Blackall was the first big town with a supermarket to replenish our supplies, before continuing to Tambo. Chicken racing is the sport of choice here – the pub owner uses this daily unique event to raise funds for the Royal Flying Doctor Service. He had nine appropriately coloured and named ‘racing’ hens. These ‘ladies’ chase a remote-controlled bucket of food around a circuit – a sight to see!
Sadly, Mark and Felicity needed some time to recover, so three vehicles continued east in search of Mount Moffatt in the western section of Carnarvon National Park. The track was a bit circuitous and looked OK on Google maps, but we ended up, to put it plainly, ‘lost’. It was getting late so we set up camp on the side of the road, after deciding that we would have to return about 150km to more defined roads. It turned out we were on private property, and we gave the returning station manager a bit of a shock when he saw us at about 8.30pm. After explaining our predicament, he relaxed and offered to show us the way in the morning. Just 18km to our destination. Black soil plain, so some mud to be expected and a river crossing, but it turned out to be an easy drive with great scenery. And it still left us time to explore the amazing Mount Moffatt sandstone formations of the Marlong Arch, aboriginal burial tubes, Lots Wife a sandstone pillar, the Kookaburra Cave with its rock art and Marlong Plain, an open grass area.
We set up camp at the West Branch campsite before exploring the High Country Drive. Low range was engaged for the steep climbs and wet and muddy patches to access the viewpoints, the mahogany forest and the head of the Carnarvon Creek.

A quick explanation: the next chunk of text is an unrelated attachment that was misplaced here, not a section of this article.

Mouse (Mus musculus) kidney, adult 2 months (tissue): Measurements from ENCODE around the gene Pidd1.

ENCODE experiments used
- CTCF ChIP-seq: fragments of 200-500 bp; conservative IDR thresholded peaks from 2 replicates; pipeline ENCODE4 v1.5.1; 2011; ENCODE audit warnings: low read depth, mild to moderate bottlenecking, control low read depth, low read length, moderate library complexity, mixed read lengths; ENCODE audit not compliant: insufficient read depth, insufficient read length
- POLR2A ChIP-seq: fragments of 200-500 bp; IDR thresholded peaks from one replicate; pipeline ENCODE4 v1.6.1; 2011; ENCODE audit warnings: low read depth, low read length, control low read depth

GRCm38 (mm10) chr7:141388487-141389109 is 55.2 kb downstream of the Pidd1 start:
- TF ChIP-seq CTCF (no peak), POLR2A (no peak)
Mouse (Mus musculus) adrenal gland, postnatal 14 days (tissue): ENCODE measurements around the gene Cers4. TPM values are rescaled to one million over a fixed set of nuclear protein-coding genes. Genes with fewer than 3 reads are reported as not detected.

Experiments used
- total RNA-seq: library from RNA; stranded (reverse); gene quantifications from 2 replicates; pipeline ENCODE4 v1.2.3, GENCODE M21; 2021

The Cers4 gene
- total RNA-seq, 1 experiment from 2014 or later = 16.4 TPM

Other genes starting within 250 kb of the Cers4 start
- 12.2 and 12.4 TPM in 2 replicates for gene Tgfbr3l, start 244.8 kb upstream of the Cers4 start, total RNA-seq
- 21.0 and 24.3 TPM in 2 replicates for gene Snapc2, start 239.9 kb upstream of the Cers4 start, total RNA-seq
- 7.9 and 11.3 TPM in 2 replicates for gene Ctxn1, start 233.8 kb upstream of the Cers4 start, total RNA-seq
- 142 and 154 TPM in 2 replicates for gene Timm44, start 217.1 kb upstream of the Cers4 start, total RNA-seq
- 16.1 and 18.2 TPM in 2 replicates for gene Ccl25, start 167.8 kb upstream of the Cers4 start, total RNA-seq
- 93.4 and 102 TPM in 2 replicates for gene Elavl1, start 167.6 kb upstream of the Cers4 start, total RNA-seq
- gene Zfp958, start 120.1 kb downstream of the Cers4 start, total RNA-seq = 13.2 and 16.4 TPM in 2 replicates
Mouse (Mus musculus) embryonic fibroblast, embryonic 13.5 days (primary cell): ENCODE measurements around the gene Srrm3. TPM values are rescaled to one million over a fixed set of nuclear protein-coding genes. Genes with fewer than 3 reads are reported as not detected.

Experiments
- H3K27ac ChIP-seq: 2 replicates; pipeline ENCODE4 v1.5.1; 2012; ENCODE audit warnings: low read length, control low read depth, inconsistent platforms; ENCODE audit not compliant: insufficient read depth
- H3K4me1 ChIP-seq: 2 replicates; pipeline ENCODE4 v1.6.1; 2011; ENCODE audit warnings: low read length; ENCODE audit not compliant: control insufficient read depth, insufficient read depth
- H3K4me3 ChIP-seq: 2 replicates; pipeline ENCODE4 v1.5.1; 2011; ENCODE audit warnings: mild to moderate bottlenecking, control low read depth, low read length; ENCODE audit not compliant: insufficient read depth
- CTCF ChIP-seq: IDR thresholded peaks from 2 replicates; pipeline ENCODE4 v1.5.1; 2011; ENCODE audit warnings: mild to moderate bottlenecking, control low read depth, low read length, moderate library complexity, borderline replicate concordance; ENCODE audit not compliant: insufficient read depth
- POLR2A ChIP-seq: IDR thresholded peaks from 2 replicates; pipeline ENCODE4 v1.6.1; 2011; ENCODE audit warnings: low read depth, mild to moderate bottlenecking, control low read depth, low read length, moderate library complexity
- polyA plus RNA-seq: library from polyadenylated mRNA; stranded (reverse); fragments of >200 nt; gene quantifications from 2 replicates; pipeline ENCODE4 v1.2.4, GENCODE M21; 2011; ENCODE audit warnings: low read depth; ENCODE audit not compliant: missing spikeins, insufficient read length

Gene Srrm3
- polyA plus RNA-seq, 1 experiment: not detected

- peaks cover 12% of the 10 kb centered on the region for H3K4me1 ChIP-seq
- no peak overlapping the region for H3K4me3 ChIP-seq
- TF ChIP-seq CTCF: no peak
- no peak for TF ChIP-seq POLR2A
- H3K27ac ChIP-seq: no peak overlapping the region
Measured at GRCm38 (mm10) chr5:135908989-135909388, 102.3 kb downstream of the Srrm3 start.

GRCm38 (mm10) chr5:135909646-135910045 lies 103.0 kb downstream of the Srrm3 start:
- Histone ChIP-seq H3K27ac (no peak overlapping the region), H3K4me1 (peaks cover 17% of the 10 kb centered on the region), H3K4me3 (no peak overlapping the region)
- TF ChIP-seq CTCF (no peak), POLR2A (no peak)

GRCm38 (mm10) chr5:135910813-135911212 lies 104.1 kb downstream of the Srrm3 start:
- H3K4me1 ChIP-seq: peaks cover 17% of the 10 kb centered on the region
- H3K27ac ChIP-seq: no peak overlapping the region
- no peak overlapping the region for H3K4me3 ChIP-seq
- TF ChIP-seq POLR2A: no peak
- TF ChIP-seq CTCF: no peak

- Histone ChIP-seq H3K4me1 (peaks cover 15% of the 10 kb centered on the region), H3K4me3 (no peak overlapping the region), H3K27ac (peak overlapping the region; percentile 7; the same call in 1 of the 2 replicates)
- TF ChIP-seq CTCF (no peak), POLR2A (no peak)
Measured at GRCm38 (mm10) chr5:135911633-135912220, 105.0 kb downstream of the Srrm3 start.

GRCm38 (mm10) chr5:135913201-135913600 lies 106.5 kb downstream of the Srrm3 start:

We left a dish of water out overnight and the ice was 10mm thick in the morning. On our last full day at Mt Moffatt, we drove south past the Ranger Station for an enjoyable walk to the Looking Glass a wind eroded hole in the pillar, the Tombs with its rock art and burial tubes, the Chimneys (three adjacent pillars) and Cathedral Rock, a precipitous sandstone bluff.
Back to camp via the Dargonelly Rock Hole campsite, for a lazy afternoon and hot date scones from the camp oven.
On our way to Judds Lagoon near Yuleba via Injune and Roma, Pete decided that it was time for him to head south, so we were now a ‘convoy’ of two vehicles. Judds Lagoon was a bird lovers paradise.
White Plumed Honeyeater, Red-backed Kingfisher, Brown Falcon
Red Winged Parrot, Grey Falcon, Brown Goshawk
A night in Toowoomba and a motorway trip via Brisbane had us in Mullumbimby for the last leg of the trip to Cape Byron. It was a very popular spot with its outstanding lighthouse and the short walk to the most eastern point of mainland Australia. The trip leaders had now completed all the extreme north, south, east and west points of Australia, a long-held ambition.
Total distance covered: 3560km
Text and photos: Paul, based on input from all participants.